We at the Association for Accessible Medicines are proud of our rich heritage. The pioneers who forged our industry deserve to be heralded. Some are still with us; some are gone. Please keep reading about them and their contributions to society.
It was 1999 and the generic industry, created 15 years earlier by enactment of the Hatch-Waxman Act, was coming of age. Although generics accounted for less than half of all U.S. prescriptions — it would be another five years before the generic dispensing rate reached 50 percent — patients and consumers were increasingly relying on affordable generics for their medication needs.
Dr. Carole Ben-Maimon
President and Chief Executive Officer, Larimar Therapeutics
Concerned that competition and the growing use of generics would cut into profits and prevent innovators from getting an ample return on their R&D investments, the brand drug industry began pushing legislation to add at least three more years to the patent term extension period already provided under Hatch-Waxman. If successful, the longer market exclusivity period would deal a blow to the credibility and sustainability of the maturing generic industry.
Enter Carole Ben-Maimon, M.D., then a senior vice president at Teva Pharmaceuticals. Testifying before the Senate Judiciary Committee on behalf of the Generic Pharmaceutical Industry Association (GPIA) and the National Pharmaceutical Alliance (NPA), Carole effectively refuted every claim made by the brand lobby in support of longer monopolies. She persistently asserted the Hatch-Waxman patent term extension provision was designed by Congress to encourage future investment in research and development, not to reward past investment. She argued that the proposed legislation ran contrary to the intent of Hatch-Waxman by
solely focusing on extending long-running monopolies rather than incentivizing new drug innovation, at a price that would be paid by patients. Carole’s advocacy was successful and helped deliver a major win for the generic industry.
Industry veterans will remember that 1999 patent term battle as the catalyst that brought together the three generic industry trade associations operating at the time — GPIA, NPA and the National Association of Pharmaceutical Manufacturers (NAPM) — to establish a strong, united advocacy voice. Carole playing a leading role in shepherding the mergers: first the combination of GPIA and NPA to form the Generic Pharmaceutical Association (GPhA), and later the addition of NAPM. She was elected chair of the board of directors for the newly formed association (which today is AAM), and held the position for three years. Notably, the merger came just in time as Congress was preparing to begin its work on the landmark 2003 Medicare Modernization Act.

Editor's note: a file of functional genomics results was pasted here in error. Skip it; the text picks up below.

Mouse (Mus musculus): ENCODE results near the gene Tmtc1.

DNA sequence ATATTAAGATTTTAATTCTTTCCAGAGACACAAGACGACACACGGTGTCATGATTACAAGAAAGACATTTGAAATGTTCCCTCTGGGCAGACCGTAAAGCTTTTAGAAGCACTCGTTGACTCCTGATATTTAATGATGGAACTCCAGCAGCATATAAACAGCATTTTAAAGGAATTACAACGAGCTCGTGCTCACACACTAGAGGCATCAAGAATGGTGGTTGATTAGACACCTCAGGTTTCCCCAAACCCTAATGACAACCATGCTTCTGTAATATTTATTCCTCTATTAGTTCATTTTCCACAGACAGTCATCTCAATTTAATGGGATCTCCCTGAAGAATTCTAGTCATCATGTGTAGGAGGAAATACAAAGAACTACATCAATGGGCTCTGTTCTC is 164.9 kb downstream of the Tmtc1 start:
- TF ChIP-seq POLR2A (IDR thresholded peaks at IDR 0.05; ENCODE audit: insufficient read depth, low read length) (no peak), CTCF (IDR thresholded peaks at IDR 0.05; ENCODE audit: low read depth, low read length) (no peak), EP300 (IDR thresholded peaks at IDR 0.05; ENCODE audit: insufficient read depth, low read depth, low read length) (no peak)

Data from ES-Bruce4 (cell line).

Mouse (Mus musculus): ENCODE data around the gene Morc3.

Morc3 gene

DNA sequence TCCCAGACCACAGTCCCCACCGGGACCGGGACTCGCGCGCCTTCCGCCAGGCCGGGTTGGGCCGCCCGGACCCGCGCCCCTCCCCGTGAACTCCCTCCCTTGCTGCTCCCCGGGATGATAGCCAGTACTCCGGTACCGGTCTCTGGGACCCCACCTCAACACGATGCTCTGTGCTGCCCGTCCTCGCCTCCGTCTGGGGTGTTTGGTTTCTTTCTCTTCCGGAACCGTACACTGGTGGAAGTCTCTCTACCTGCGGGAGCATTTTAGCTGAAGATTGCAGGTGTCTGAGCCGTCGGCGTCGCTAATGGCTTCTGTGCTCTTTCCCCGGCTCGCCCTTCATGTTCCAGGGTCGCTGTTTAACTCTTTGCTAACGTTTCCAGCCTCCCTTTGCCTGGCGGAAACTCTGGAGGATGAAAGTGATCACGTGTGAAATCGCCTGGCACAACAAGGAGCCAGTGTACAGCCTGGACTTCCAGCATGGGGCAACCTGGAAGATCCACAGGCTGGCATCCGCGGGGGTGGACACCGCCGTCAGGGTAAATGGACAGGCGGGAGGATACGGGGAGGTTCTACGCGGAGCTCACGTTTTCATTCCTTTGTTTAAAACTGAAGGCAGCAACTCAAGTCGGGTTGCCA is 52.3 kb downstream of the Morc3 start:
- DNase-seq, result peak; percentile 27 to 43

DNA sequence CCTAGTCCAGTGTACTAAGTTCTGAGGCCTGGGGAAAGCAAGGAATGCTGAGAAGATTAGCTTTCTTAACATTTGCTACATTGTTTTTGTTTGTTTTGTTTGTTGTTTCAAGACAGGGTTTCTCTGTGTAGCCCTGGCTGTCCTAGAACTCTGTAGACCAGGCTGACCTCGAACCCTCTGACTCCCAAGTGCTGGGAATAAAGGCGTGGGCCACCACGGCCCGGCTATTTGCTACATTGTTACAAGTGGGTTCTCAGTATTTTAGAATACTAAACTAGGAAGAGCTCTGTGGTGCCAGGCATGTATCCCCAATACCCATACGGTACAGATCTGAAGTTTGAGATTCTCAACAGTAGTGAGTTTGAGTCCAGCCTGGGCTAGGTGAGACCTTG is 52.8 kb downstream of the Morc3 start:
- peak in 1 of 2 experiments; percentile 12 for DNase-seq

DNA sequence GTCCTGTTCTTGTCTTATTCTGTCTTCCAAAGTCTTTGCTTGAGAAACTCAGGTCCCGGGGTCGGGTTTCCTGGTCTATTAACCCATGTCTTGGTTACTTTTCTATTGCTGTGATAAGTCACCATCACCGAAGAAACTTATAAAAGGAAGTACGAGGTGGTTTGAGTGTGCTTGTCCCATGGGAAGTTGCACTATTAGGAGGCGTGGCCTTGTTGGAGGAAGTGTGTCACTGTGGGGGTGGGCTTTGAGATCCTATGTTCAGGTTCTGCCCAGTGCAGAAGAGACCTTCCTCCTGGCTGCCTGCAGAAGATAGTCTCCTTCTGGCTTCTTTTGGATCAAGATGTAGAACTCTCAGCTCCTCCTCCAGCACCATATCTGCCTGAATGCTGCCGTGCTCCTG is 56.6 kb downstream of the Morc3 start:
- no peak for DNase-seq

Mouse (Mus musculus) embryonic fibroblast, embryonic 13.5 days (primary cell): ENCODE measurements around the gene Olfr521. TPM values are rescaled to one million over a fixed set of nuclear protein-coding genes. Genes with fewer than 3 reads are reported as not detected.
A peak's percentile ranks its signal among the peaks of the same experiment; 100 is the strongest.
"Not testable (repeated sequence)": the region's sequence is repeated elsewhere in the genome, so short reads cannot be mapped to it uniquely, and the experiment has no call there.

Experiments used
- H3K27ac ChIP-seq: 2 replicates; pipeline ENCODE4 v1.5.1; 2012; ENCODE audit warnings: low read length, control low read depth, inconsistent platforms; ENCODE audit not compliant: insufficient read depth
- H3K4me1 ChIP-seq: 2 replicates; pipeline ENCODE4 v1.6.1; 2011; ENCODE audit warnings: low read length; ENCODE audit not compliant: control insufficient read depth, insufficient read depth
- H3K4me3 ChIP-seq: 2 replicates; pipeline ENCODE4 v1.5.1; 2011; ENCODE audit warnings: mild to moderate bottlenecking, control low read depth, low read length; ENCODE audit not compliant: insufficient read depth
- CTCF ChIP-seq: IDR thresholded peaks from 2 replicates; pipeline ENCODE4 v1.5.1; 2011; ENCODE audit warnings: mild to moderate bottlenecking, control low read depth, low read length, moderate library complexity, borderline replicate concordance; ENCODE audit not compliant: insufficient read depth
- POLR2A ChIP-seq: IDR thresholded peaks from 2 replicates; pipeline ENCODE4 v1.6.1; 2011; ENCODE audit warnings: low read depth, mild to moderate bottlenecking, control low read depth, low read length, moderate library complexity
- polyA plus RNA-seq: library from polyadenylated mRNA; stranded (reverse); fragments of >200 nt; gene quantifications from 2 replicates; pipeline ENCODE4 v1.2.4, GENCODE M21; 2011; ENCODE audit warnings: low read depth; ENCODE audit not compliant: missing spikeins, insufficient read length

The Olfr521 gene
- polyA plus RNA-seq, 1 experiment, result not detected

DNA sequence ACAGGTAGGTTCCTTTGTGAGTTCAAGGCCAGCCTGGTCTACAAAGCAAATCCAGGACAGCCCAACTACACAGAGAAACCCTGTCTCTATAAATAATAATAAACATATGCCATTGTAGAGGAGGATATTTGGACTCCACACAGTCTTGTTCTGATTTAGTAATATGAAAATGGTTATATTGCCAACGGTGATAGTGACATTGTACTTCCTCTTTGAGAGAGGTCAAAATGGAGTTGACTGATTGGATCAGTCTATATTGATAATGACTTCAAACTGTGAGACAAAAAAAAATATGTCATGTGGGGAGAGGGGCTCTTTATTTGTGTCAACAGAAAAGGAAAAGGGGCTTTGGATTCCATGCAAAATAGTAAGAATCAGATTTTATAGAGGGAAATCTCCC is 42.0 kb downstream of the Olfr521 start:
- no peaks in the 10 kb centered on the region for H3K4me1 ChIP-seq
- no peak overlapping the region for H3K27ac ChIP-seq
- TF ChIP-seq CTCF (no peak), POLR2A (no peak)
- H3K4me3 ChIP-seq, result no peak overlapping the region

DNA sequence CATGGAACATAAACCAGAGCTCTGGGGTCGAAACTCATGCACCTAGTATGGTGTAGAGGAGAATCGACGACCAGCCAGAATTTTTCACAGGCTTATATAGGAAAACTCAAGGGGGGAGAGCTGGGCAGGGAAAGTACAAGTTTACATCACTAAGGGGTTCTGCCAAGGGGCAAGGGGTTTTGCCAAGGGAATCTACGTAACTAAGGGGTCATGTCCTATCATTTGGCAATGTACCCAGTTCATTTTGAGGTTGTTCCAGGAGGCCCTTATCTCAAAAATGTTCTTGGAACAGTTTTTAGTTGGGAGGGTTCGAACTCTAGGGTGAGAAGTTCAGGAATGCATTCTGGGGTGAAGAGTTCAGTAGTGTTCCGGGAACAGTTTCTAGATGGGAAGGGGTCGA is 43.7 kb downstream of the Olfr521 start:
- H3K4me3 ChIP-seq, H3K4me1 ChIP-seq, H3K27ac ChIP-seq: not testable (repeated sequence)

Carole made another significant contribution in 2004 and 2005 as an early advocate for biosimilars. More than a decade before the first biosimilar was approved in the U.S. she testified before the House Energy & Commerce Committee on the necessity of providing patients access to lower-cost generic versions of biologic medicines. She said,
Congress must begin now the process of creating a regulatory pathway so that multiple companies can manufacture cost-effective, competing versions of biologics, which will save patients billions of dollars. Failing to do so, Carole said, would weaken America’s leading global position in biopharmaceutical R&D.
Appropriate intellectual property protection is essential, but competition fuels innovation and timely competition in the biologics sector will ensure continued innovation of biotech drugs, Carole told lawmakers. Through media interviews and articles, she relentlessly rebutted the naysayers who claimed biosimilars were not possible to develop, much less produce.
Carole is an effective advocate, physician, mother of three and successful businesswoman. Her resume includes roles at Impax (now Amneal), Barr Labs, Teva USA and Alita Pharmaceuticals, a company she founded, where she served as President and CEO. Carole currently is President and CEO of Larimar Therapeutics, a clinical-stage biotechnology company focused on developing treatments for complex rare diseases.
Not long ago, I had a chance to chat with Carole. We talked about those bygone days and the amazing growth of our industry and the trade association.
I asked Carole about her fondest memory of those years. With scarcely a pause, she said it was the number of extraordinary women in leadership positions within the generic industry, and their commitment to making affordable medicine accessible to all. She mentioned Alice Till, Agnes Varis, Heather Bresch, Kathleen Jaeger, Tammy McIntire, Jane Hsiao, Diane Dorman, Jane Hirsh and others. It was their vision that helped make generic medicine the backbone of today’s pharmaceutical industry.
If you ever wonder whether one person can really make a difference, consider Dr. Carole Ben-Maimon. Her passion, leadership and dedication helped forge an industry that now supplies affordable medicines to people around the globe. Thank you, Carole, for your lasting contributions.
By Bob Billings. Active in the pharmaceutical industry for more than 25 years, Bob held various positions at the Generic Pharmaceutical Association (now the Association for Accessible Medicines) from 2007 through June 2015, including Interim President and Executive Director.